Chinoiserie Chic? We Beg to Differ.

By Grace Chen / Creative Mind Design | May 10, 2016 10:00 AM SGT
Contemporary Asian design does not have to scream “chinoiserie”, as proven by a penthouse show unit at Leedon Residence designed by Creative Mind Design. Ian Lee, lead designer of the project, describes it as the “new Asian luxury”, where luxury is quiet, contemplative and, as paradoxical as it sounds, modest.
Born to Malaysian-Chinese parents but raised in the UK, Lee admits to being more familiar with Western values and culture than his Asian roots. Nevertheless, he subconsciously draws from Asian influences in his design process, marrying them with his Westernised tastes. Hence, you are not likely to find heavily lacquered timber, fretwork screens or dogmatic minimalism in his design. Instead, you will find balance, restraint and serenity, which are highly valued in Asian societies.
Throughout the interior spaces, dualities in form, texture and colour are skilfully balanced. Clean lines bring out the patterned surfaces of natural stone and timber, while the hardness of these materials is softened with flowing drapes. The space is amply filled with cushions and plush throws and rugs. Dark millwork forms a reticent backdrop for furniture mostly in light grey and beige tones.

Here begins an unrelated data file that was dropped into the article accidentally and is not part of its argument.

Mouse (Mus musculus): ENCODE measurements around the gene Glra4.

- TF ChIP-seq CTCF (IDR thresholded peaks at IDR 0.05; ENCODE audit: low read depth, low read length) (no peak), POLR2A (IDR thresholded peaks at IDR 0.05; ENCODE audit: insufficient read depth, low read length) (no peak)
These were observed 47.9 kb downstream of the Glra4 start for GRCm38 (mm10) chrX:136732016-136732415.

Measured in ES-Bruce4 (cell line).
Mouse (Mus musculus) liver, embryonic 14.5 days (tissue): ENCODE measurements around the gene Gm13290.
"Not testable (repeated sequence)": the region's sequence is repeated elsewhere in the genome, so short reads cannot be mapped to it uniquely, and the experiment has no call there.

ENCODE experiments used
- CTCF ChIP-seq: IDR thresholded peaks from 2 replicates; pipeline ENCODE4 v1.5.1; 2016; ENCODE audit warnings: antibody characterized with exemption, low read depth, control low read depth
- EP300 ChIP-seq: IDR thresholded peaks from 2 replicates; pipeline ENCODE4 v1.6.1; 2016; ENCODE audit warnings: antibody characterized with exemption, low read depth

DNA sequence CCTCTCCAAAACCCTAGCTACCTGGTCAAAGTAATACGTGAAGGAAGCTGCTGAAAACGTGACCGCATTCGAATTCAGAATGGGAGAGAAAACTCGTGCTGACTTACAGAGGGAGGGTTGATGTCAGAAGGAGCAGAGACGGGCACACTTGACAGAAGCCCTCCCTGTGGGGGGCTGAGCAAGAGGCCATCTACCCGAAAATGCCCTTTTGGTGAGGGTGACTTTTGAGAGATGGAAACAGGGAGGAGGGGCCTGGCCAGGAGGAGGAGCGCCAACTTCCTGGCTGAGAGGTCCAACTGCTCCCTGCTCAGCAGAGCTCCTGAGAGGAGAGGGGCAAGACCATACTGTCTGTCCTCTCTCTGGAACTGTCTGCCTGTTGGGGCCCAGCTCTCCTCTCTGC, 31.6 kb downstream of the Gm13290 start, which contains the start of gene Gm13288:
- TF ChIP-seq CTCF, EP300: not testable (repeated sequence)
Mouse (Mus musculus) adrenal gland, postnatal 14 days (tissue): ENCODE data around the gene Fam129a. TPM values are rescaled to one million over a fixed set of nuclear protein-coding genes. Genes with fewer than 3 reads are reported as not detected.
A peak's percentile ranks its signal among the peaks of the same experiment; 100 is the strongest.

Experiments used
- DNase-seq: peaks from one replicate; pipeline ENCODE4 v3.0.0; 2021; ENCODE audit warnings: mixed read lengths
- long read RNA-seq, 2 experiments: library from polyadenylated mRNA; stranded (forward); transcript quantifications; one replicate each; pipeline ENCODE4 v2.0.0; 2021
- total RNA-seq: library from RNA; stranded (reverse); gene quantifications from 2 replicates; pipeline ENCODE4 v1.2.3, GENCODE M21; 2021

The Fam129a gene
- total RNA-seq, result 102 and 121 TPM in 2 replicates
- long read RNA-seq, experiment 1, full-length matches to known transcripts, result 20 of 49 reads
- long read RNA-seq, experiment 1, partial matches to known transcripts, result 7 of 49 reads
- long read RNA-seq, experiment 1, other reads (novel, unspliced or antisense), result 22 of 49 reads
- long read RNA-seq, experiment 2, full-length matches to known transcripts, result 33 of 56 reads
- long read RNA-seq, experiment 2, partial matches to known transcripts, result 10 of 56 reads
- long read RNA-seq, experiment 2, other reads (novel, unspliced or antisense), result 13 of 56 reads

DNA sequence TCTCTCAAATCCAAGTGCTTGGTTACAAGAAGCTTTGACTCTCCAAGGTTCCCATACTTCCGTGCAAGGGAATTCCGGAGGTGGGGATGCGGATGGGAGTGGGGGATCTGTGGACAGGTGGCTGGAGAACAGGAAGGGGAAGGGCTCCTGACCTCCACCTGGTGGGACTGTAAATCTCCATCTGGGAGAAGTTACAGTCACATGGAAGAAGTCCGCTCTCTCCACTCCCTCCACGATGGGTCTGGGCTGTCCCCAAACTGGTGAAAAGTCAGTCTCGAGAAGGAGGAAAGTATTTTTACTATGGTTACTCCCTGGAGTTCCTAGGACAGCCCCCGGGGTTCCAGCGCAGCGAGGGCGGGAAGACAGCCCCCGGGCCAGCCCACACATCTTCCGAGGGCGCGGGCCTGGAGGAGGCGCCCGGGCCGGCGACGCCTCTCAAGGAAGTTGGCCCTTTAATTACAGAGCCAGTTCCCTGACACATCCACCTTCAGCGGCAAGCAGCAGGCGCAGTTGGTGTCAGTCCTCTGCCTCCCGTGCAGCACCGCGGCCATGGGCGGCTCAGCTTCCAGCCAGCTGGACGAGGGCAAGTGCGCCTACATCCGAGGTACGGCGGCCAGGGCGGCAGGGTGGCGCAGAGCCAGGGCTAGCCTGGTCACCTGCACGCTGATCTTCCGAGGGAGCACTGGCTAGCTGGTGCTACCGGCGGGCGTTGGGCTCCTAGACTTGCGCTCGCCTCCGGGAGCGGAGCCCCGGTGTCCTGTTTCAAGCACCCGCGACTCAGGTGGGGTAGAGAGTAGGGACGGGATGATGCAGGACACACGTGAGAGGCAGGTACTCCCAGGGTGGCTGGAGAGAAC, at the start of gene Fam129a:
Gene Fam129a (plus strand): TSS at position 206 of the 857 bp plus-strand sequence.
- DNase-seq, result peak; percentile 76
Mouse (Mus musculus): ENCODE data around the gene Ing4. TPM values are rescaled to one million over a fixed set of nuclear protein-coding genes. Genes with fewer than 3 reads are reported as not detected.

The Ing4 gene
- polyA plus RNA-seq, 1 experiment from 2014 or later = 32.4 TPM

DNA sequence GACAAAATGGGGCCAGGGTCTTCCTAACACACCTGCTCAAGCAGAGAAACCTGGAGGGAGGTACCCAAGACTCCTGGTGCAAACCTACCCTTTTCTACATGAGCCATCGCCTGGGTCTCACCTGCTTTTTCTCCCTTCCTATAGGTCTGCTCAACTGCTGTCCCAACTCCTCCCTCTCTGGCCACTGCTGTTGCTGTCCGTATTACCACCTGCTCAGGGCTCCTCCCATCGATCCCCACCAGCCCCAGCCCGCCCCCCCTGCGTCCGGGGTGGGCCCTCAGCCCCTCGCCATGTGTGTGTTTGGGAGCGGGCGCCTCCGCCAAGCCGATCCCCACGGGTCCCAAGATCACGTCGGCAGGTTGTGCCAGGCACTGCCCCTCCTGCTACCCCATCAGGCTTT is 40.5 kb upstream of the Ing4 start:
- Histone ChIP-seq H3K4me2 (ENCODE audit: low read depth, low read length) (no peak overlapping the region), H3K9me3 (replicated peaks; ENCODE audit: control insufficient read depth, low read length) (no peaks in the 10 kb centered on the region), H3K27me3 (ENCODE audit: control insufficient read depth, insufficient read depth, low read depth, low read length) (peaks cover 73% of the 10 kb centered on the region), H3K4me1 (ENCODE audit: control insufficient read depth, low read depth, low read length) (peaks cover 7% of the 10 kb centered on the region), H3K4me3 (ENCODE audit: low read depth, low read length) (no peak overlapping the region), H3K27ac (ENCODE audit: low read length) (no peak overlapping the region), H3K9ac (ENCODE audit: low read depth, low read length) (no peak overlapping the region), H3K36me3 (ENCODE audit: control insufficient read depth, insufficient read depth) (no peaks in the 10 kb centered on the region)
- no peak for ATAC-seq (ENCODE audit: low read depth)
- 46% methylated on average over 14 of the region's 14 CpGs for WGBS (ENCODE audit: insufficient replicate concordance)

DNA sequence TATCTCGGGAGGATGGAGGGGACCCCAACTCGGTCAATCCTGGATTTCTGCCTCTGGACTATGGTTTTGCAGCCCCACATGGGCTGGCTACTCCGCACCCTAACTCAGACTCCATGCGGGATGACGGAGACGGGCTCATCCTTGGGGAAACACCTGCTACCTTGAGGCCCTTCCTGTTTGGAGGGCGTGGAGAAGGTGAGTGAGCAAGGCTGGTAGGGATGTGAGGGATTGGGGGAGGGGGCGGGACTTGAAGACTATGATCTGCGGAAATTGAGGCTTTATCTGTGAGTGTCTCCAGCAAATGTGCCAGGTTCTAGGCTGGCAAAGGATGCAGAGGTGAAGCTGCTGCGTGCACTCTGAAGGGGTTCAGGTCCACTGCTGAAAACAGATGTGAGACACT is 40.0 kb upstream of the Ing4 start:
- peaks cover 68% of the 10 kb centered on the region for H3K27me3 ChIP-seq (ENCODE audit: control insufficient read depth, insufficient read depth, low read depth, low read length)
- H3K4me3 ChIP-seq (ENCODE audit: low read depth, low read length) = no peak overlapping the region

Balancing contemporary and classic
In the living area, a full-height shelving unit with a hidden TV compartment has sliding doors clad in faux shagreen. Shagreen is a highly sought-after decorative material dating back to the Chinese Han Dynasty and has graced the sword hilts of the Japanese samurai and the trinkets of French aristocrats alike. Commonly sourced from East Asia, it is traditionally found in the homes of the very rich around the world and deemed an exotic and precious material by those in the know.
A sense of balance is also apparent in the furniture selection. Anchoring the space is a modern, classic L-shaped sofa, paired with a rectilinear coffee table. There is stability in the stance of the table, yet a sense of lightness as it seems to hover just above the soft carpet. Balancing out the conservative silhouettes of the sofa and coffee table is a very hip and unexpected form of an armchair with its pillowy upholstery — the Husk by Patricia Urquiola — and a wireframe end table, both of which exude playfulness and freshness.
Balance out conservative silhouettes with unexpected forms such as the playful Husk armchair by Patricia Urquiola